MONTGOMERY COUNTY, Md. (WJLA) - At the Great Falls of the Potomac, the water appears tranquil and peaceful - but looks, though picturesque, can be deceiving.
Last year there were four drownings in Montgomery County on the Potomac. County fire and rescue officials say they average about 30 water rescues per year.
"What you can't see is the currents underneath the surface - you don't know what's under there, that will pull you under and get you in trouble very quickly," said Chief Steve Lohr.
For that reason, the department was out on the Potomac Tuesday, doing water rescue training with staff and informing would-be swimmers that swimming in the Great Falls area is not allowed.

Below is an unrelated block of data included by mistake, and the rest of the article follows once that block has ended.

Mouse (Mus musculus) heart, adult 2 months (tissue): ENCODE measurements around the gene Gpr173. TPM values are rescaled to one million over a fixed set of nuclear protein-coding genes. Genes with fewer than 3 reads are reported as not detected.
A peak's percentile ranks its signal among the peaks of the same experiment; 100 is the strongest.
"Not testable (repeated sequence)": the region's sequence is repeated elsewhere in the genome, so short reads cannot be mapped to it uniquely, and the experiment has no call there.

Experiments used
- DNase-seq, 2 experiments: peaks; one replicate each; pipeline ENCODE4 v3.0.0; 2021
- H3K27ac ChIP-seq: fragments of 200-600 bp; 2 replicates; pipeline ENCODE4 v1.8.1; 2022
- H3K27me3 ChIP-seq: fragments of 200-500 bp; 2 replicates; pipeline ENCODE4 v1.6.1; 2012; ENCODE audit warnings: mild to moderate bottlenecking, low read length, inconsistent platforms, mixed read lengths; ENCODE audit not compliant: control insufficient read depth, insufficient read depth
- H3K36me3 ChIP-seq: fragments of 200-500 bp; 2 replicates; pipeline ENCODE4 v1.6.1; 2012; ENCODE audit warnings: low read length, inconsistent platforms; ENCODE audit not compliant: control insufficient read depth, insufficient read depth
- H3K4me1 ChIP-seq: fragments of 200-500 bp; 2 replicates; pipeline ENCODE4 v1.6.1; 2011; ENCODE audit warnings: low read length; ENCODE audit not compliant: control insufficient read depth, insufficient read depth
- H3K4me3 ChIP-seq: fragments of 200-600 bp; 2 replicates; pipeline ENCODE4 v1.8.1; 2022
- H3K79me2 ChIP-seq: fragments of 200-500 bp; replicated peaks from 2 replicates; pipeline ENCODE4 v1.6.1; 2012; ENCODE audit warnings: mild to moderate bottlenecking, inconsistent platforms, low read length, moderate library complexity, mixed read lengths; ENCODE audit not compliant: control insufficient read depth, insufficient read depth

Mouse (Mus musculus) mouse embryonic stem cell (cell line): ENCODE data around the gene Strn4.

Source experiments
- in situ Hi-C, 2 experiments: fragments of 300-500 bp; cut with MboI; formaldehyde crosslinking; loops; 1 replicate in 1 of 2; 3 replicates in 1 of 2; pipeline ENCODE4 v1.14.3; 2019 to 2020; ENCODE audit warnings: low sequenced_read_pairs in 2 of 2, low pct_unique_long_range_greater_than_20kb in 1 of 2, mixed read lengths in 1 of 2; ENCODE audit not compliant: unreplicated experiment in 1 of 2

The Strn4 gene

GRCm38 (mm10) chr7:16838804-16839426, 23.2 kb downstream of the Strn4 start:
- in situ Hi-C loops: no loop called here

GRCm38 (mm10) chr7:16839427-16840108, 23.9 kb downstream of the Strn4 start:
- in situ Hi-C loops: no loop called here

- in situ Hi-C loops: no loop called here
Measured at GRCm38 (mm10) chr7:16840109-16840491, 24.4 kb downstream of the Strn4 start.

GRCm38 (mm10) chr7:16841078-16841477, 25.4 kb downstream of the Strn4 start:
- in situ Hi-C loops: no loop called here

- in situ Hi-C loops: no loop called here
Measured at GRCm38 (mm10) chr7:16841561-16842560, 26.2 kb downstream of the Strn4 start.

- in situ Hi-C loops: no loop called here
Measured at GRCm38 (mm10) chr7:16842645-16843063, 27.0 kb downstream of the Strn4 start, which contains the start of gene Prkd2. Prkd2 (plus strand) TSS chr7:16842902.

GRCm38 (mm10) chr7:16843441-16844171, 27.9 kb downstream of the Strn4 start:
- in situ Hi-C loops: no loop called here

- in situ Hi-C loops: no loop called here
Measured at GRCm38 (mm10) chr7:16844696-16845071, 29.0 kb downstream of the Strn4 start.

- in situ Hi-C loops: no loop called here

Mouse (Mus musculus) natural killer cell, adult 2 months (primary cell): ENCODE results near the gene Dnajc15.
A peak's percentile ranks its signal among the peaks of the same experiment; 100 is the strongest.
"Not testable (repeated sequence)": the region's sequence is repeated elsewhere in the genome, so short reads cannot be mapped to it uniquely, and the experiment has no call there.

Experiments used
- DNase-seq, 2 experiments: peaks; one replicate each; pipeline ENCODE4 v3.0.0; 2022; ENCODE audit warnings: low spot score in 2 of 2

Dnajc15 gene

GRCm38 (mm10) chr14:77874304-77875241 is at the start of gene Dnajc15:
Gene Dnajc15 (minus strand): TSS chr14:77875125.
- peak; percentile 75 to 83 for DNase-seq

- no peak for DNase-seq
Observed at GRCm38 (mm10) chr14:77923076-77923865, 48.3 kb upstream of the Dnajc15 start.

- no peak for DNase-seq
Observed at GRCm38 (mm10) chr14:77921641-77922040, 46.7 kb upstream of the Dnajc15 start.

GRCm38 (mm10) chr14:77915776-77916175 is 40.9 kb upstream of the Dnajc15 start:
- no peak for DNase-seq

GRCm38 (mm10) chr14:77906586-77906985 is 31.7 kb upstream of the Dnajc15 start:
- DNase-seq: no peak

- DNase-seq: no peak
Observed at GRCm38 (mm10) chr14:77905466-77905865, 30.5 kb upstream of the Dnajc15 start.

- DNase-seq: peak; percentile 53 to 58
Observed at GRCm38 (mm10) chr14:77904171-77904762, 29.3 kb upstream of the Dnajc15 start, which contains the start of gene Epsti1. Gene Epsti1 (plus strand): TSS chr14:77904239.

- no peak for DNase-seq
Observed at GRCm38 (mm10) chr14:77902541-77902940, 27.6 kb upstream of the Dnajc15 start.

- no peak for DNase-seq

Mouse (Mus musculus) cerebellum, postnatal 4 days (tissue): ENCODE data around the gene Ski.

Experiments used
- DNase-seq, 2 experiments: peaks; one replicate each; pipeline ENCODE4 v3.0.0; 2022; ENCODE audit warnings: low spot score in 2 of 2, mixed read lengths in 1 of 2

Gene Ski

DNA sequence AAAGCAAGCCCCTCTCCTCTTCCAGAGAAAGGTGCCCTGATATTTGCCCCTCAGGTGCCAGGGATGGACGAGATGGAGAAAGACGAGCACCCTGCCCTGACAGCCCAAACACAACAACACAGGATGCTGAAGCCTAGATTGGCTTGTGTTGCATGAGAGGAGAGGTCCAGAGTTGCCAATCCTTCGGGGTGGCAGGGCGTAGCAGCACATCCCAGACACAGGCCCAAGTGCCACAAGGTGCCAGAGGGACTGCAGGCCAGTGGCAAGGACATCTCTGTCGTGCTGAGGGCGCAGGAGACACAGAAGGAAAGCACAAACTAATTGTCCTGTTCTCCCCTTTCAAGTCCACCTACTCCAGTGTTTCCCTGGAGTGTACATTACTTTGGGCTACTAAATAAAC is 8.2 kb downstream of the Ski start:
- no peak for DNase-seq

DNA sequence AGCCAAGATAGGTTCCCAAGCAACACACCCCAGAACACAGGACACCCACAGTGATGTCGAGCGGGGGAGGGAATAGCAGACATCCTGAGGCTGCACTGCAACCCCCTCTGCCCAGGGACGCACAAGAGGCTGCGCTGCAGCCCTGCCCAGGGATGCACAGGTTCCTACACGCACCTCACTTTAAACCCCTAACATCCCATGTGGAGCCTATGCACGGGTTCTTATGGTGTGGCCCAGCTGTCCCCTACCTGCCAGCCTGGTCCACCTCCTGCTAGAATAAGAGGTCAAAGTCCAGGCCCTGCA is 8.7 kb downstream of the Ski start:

"Some of the other portions of the river, where there are a lot of rocks that create undertows, eddies, whirlpools - things that even trained athletes can't overcome," Lohr explained.
Just days into the summer season, the department has already had six water rescues on the river, Lohr said.
Captain Eddie Russell and his co-workers remember each drowning and rescue like the back of their hand, they said.
Just last Friday, they helped a competitive kayaker that was trapped out on the water - proving that it doesn't matter how experienced you are.
In most parts of the Potomac, the waters are pretty calm, but it's a much different story in the Rocky Islands area - and it wouldn't take much for someone to get swept downstream.
With each conversation they had with would-be swimmers Tuesday, they hoped they would have one less memory engrained into their minds of a tragedy that could have been prevented, they said.
"If someone gets in trouble, in some ways, we've failed our mission already - because we haven't prevented the 911 call," Lohr said.